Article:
Remarkably, even among immigrants, discrimination appeared to be a more important predictor of mental disorders than acculturative stress or years in the United States. It is often reported that immigrants’ mental health worsens due to the stressors associated with adjustment in a new culture (Vega, Sribney, Aguilar-Gaxiola, & Kolody, 2004). Although acculturative stress was associated with mental disorders, acculturative stress was no longer significant once we included discrimination. Finch and colleagues (2001) also found that acculturative stress (measured by language conflict and legal status) was not associated with chronic health conditions among Mexican Americans after including discrimination. In contrast, Noh and Kasper (2003) reported that acculturative stress was associated with depression among Koreans in Toronto, but that this association varied by level of discrimination and type of coping response. Gee, Ryan, Holt, and Laflamme (2006) reported that the association between discrimination and mental health strengthened with increasing years in the U.S. among Latino and Black immigrants. However, the current data did not find a main effect for years in the U.S. or an interaction between years and discrimination. Further research is needed to clarify the potential relationships between discrimination and acculturation. That said, our findings and the literature indicate that discrimination is associated with health independent of acculturation. Hence, our findings do not invalidate the claim that adjustment is a stressful process, but do buttress arguments that an important issue in cultural adjustment involves dealing with discrimination (Berry, 2003; Finch, Hummer, Kolody & Vega, 2001).
The second challenge involved physical health conditions. Physical health attenuated, but did not eliminate the association between discrimination and mental disorders. This finding is consistent with arguments that discrimination, mental disorders and physical conditions lie on a common causal pathway. That is, discrimination may directly cause mental and physical disorders and these disorders may cause one another. For example, discrimination may lead to heart disease which leads to anxiety. Thus, part of the relationship between discrimination and mental health may be mediated by physical health conditions (conversely, physical health may be mediated by mental health). We are unable to establish these pathways with cross-sectional data, but these ideas should be investigated in future research.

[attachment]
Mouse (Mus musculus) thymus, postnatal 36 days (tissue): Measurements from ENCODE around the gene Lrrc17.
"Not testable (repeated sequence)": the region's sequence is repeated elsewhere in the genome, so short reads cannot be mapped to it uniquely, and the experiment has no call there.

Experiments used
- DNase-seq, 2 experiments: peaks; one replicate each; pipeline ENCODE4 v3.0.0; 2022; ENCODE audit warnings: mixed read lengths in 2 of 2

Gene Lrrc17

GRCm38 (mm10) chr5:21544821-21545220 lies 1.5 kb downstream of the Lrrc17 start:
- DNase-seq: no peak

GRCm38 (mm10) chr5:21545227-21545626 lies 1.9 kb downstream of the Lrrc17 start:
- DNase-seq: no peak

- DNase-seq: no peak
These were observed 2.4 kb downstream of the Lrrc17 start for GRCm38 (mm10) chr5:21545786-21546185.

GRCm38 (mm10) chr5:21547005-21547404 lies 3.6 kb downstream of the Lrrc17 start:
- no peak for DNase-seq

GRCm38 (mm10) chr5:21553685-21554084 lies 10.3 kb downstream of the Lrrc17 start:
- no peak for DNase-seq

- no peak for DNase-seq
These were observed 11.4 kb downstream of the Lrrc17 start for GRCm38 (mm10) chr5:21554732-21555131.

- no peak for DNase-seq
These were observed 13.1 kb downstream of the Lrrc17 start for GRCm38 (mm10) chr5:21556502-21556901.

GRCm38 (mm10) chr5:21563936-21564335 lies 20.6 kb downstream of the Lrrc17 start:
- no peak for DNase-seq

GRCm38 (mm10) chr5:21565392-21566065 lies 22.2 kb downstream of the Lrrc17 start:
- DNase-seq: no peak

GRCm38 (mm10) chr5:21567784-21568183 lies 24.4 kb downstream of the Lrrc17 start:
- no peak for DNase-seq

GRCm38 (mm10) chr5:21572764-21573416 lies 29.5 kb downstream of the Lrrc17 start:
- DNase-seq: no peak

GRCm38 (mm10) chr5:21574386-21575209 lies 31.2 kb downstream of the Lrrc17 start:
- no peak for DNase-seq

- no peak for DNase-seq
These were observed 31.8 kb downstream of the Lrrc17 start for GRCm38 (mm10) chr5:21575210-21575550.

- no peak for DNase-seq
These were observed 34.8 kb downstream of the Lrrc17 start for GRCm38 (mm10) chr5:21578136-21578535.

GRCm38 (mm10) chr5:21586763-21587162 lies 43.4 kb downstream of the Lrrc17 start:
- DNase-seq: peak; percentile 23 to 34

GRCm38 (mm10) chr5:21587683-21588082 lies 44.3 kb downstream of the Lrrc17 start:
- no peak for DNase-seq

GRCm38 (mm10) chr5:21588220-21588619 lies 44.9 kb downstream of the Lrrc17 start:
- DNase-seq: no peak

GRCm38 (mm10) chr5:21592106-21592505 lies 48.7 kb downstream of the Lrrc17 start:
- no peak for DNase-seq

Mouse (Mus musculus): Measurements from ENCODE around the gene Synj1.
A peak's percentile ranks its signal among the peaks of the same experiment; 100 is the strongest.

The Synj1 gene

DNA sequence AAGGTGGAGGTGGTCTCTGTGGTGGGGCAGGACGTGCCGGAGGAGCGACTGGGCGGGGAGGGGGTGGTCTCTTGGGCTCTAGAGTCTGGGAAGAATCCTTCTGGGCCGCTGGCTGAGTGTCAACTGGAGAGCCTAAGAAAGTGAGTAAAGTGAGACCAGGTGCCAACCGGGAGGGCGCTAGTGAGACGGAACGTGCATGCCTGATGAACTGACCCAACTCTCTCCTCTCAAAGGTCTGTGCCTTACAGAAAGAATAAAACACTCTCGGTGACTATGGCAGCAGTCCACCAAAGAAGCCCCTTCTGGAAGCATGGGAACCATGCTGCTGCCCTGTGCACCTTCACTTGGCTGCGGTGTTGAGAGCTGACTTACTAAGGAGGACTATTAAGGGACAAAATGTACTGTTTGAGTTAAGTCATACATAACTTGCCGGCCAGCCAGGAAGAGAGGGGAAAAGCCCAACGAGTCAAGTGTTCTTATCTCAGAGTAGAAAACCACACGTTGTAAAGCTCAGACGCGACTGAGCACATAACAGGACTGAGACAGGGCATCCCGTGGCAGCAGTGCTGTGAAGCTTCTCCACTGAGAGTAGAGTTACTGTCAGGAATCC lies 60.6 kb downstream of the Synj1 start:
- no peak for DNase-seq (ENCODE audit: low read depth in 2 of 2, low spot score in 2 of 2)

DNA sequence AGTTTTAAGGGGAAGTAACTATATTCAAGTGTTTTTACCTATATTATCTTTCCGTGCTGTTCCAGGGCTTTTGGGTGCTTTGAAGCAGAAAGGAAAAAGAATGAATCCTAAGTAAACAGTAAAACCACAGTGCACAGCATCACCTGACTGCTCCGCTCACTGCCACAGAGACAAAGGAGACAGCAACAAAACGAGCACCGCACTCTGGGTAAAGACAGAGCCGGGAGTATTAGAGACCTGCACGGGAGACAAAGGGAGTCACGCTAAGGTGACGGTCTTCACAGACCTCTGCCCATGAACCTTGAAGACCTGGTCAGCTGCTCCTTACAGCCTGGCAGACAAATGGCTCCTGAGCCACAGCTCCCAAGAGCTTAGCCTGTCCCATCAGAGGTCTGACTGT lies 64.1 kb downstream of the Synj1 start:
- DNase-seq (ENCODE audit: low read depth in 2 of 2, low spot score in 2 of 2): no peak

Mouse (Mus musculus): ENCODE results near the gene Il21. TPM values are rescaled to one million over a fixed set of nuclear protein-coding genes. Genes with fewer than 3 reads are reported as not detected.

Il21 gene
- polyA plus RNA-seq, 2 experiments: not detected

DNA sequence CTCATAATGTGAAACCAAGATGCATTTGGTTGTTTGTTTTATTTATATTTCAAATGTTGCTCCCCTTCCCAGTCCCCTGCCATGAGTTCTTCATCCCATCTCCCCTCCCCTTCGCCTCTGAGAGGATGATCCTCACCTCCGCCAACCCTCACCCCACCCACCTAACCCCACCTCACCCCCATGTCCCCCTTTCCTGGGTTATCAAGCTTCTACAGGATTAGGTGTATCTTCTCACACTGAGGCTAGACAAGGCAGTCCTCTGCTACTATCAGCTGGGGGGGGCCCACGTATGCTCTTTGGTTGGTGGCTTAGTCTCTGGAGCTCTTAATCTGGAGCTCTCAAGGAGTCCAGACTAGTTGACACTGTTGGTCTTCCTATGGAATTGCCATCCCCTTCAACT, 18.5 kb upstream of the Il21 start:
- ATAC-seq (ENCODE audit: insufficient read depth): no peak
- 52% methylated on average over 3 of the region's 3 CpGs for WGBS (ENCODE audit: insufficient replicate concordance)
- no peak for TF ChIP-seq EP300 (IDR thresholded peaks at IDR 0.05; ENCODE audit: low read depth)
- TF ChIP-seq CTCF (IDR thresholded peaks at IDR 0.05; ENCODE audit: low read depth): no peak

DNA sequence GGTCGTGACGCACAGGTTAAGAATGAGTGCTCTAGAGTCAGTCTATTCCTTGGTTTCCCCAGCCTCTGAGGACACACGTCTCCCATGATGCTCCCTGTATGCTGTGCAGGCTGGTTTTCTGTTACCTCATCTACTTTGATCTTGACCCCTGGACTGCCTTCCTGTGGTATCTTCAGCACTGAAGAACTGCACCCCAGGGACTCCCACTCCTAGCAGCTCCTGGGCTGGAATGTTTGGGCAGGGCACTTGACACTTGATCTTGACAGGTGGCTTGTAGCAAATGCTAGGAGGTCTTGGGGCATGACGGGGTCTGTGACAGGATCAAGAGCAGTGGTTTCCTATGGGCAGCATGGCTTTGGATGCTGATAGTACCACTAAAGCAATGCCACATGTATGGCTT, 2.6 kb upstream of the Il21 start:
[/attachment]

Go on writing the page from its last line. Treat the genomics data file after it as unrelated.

The third challenge involved social desirability, a reporting tendency associated with the seeking of approval or the avoidance of disapproval. These ideas resonate with “loss of face,” the avoidance of shaming oneself or one’s family, which may be especially important for AAs (Gong, et al., 2003; Zane & Yeh, 2002). In our study, social desirability did not influence the relationship between discrimination and mental disorders. This finding is important because response factors are always a threat to the validity of self-reported data. Other studies have found that the association between self-reported ethnic harassment and mental health is not confounded by affective disposition (tendency to complain about innocuous events) (Schneider et al., 2000). Although this gives us more confidence, future work should examine other potential response (e.g. memory) and personality factors (e.g. optimism). We discuss some other response factors below.
The associations between discrimination and health were stronger for depressive disorders than for anxiety disorders, suggesting that the potential effects of discrimination vary by outcome. Prior studies have also found associations between discrimination and depression and anxiety among Asians in the U.S. and internationally (Bhui, et al., 2005; Gee, 2002; Karlsen & Nazroo, 2002; Noh & Kaspar, 2003). Although AAs were not examined, Kessler and colleagues (1999) found that everyday discrimination (using a measure similar to ours) was associated with a 2.1 greater odds of depression and 3.3 greater odds of generalized anxiety disorder among the U.S. general population. It would have been informative to disaggregate our disorders into more specific categories, but small numbers of cases precluded disaggregation. Further, health associations likely vary by the type of discrimination measured. For example, the potential effects of structural discrimination may differ from those of interpersonal discrimination (Gee, 2002). Our study only considers interpersonal discrimination, therefore it is possible that the exclusion of other types of discrimination (e.g. structural, internalized oppression) may underestimate the full association of discrimination with mental disorders.